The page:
What is a mediation role play?

What is a mediation role play?

What is a mediation role play?  We answer this question in this blog post because it can be really hard for students to know what is and isn’t an acceptable standard when it comes to their studies. This is especially true when the are leaning something that requires practical skills development and competency based assessment.

When it comes to Mediation Training the standards are very clear. This post is intended to make sure that anyone considering a provider for NMAS Accreditation Training or the Mediation Skill Set are very clear about what the standards are and what you are buying.

Mediation Skill Set

We’ve just had someone swap to Mediation Institute for the NMAS course from another provider who has been supposedly training her for months in the mediation skill set. I say supposedly because she had not done any live interactive role plays that she was able to claim as credits towards her course with Mediation Institute.

The Mediation Skill Set is a skill set under the Vocational Education and Training framework. It is part of the certificate IV in Community Services qualification. Mediation Institute has the capacity to train the skill set through our partnership with Inspiritive but we can’t economically do so in comparison with the NMAS Accreditation Course.

That is because the assessment requirements are higher than for NMAS standards requiring evidence of having worked with five mediations (simulated role plays is fine). The requirements for NMAS is only three as the mediator plus the assessment.

We are aware that some RTO providers are offering this Skill Set at a very low fee in order to provide their students with a pre-requisite qualification to the CHC81115 – Graduate Diploma of Family Dispute Resolution qualification. We caution students to do their due diligence.

You would expect that all VET training is to the required standard but unfortunately despite the many problems with quality in the industry the regulator of Vocational Training and Education still does not always protect students from sub-standard training.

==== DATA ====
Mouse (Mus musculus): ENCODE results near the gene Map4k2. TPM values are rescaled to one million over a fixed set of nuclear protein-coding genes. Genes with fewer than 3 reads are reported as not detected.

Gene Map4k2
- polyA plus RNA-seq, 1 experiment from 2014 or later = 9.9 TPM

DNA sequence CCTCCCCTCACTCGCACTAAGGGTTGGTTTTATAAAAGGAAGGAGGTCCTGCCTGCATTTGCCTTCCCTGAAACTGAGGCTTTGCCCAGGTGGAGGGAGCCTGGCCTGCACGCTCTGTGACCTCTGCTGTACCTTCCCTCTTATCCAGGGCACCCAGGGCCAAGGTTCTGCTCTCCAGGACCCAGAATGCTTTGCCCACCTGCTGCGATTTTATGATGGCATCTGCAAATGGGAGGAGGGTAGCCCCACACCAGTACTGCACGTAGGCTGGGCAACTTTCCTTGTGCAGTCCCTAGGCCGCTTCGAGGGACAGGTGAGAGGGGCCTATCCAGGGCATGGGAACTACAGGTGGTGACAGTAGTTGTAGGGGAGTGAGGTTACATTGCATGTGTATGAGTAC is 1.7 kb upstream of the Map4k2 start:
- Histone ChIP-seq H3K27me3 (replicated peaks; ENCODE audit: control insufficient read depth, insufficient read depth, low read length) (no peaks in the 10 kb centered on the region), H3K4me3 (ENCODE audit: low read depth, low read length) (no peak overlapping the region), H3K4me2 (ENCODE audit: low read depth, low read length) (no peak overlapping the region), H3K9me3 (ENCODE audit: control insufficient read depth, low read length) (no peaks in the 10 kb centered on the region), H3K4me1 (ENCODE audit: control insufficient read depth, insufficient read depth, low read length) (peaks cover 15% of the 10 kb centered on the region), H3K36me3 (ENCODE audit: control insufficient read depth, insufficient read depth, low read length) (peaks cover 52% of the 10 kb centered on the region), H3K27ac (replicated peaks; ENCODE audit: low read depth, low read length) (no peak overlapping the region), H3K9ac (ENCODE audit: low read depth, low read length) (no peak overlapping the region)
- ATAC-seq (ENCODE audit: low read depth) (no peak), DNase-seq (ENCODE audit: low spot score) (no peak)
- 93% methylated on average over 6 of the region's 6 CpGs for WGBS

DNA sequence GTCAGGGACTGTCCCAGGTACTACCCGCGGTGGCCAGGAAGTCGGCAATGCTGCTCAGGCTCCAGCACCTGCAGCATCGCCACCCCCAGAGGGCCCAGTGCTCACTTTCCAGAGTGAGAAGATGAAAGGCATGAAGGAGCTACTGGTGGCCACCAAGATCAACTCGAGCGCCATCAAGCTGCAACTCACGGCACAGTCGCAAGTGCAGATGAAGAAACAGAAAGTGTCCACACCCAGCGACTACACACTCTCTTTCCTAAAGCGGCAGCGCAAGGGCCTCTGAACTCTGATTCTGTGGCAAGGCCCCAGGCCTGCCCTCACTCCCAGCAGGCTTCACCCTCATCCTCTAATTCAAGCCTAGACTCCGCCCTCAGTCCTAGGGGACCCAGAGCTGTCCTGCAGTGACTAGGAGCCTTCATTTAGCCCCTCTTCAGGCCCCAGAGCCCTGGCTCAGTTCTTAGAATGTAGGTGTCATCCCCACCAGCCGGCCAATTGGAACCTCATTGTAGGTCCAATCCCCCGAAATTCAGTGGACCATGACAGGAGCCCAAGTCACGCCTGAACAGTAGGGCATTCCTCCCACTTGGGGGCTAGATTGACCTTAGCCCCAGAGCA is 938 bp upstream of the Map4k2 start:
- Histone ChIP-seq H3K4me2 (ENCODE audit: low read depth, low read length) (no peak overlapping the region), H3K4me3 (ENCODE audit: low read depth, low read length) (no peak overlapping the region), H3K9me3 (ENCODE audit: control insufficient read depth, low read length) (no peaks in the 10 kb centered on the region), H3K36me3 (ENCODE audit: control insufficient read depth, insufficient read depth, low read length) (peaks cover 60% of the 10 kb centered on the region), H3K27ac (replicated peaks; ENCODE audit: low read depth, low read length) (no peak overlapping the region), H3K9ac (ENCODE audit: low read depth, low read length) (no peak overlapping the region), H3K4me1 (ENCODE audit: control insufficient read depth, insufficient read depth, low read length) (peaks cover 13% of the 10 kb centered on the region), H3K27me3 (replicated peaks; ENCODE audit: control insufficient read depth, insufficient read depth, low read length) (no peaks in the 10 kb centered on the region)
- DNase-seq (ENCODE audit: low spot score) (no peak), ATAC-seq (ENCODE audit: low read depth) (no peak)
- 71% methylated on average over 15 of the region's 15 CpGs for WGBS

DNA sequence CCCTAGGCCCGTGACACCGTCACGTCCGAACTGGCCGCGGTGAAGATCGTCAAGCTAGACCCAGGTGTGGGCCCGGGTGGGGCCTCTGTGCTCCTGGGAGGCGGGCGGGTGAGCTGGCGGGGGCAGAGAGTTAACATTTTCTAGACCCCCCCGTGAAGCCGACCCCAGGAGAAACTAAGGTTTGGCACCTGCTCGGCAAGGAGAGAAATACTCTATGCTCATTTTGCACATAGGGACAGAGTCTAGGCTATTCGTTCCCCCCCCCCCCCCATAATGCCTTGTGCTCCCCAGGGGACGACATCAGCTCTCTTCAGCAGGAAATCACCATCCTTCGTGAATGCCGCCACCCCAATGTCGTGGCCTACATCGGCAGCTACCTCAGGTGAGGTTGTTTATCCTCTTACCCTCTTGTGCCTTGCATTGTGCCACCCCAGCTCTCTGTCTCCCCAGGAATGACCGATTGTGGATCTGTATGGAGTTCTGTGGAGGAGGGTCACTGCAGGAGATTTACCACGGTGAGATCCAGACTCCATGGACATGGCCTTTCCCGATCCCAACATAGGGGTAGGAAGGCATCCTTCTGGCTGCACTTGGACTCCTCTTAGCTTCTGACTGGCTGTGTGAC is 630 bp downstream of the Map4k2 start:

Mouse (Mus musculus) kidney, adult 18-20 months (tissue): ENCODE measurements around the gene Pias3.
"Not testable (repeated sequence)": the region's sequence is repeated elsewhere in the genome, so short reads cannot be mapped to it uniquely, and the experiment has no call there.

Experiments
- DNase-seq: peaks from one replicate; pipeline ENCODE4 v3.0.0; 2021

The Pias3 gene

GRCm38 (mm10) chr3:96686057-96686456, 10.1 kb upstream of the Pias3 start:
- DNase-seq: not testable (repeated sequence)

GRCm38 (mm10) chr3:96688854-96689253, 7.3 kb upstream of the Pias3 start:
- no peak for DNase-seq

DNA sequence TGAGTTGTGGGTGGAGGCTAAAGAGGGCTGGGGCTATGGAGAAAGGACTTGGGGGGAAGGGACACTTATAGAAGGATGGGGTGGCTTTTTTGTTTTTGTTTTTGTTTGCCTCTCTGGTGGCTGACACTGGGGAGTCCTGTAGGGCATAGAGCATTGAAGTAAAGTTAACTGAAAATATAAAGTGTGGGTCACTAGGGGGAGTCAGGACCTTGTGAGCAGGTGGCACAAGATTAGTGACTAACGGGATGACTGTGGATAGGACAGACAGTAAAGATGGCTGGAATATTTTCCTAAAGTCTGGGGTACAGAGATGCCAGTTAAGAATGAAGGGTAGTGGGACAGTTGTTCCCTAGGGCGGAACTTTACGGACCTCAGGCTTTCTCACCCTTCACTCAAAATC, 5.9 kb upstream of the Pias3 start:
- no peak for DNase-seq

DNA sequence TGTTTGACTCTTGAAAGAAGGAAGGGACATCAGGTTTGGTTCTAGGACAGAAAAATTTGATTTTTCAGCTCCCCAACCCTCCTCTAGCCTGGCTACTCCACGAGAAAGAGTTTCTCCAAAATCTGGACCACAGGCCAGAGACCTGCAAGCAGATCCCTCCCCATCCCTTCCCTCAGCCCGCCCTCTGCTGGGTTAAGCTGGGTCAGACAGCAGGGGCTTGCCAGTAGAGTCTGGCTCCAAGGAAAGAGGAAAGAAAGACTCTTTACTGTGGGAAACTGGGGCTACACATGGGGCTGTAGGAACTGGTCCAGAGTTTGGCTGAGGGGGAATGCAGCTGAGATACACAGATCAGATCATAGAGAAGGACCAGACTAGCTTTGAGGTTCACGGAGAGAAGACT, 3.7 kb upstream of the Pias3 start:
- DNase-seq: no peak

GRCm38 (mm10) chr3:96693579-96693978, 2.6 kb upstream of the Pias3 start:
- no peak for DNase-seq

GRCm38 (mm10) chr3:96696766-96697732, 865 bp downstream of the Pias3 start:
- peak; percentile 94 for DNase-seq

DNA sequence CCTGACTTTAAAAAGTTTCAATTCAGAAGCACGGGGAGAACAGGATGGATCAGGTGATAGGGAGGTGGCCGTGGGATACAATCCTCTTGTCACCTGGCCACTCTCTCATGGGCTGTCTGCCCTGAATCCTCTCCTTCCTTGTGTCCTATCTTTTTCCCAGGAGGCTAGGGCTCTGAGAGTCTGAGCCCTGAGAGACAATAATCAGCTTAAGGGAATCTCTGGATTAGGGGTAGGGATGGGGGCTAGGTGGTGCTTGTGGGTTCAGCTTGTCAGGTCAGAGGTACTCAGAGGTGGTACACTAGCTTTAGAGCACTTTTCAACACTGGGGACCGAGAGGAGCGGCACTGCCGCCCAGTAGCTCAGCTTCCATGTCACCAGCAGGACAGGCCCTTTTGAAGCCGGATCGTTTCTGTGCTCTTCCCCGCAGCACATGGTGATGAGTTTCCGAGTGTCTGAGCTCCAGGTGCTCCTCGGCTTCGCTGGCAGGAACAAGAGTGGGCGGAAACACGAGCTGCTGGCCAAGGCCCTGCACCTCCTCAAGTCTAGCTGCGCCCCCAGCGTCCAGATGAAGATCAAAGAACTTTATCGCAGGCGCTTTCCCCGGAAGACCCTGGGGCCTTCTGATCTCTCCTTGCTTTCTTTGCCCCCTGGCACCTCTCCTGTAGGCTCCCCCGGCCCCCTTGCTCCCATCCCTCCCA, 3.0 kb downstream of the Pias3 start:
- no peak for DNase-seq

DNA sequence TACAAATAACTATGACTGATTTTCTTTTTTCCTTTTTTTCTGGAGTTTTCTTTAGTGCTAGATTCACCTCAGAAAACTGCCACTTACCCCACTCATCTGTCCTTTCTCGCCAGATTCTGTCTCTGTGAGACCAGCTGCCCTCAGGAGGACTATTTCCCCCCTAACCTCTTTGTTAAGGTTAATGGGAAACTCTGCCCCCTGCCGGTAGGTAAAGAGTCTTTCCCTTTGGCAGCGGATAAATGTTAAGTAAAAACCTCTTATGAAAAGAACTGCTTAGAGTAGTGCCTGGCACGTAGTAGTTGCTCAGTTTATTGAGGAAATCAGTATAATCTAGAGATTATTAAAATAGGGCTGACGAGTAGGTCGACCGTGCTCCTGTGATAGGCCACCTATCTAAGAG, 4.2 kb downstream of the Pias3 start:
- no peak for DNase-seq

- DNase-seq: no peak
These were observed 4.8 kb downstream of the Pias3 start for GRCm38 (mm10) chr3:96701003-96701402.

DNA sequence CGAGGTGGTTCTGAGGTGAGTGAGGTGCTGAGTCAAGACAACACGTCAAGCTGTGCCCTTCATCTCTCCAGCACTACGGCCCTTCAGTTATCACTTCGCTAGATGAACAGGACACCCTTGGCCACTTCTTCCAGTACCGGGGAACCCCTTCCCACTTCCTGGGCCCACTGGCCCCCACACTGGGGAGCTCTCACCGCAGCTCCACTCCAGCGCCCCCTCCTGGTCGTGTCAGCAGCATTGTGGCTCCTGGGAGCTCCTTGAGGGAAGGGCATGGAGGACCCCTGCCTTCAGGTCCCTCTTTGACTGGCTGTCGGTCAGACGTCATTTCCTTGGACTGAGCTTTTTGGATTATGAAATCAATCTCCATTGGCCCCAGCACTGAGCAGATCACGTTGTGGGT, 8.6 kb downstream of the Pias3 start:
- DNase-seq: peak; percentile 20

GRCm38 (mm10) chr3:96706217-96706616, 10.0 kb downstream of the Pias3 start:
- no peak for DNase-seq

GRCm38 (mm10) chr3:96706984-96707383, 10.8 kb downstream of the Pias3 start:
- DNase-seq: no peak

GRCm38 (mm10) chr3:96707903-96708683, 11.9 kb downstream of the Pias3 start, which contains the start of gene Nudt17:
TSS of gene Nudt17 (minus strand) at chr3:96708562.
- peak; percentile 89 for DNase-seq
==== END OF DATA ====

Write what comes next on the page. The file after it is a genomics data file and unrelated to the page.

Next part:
We strongly encourage any student considering VET training to read the qualification requirements. Training.gov.au is a joint initiative of the Australian and State and Territory Governments and is designed to make publicly visible the requirements for training in all Vocational Qualifications.

The CHCSS00110 – Mediation Skill Set is made up of three units of competence. It is targeted at Certificate IV level. In order to find out what the assessment requirements are you will have to go to the individual units to know what content should be in the course and also the assessment requirements.

There must be evidence that the candidate has facilitated at least 5 different mediations with clients with varying circumstances and types of dispute, with at least 1 co-mediation.

Here is a link to one of the units quoted above – Training Details CHCMED002

One of the other units requires practice role plays of the pre-mediation process.

This can be done in simulation (role plays) but must cover all the requirements of the unit so you’d expect about 90 minutes would be a minimum requirement for the mediation role plays in order to demonstrate all of the assessable skills.

There would also be the need for practice role plays as a role player as well as part of the learning process.

NMAS Accreditation – Mediation Role Play 

National Mediator Accreditation is actually not a VET qualification. It is offered under a voluntary industry standard established by the Mediators Standards Board (www.msb.org.au)

The Standards for NMAS Accreditation Courses require the student to participate in 9 role plays (a minimum of three as the mediator).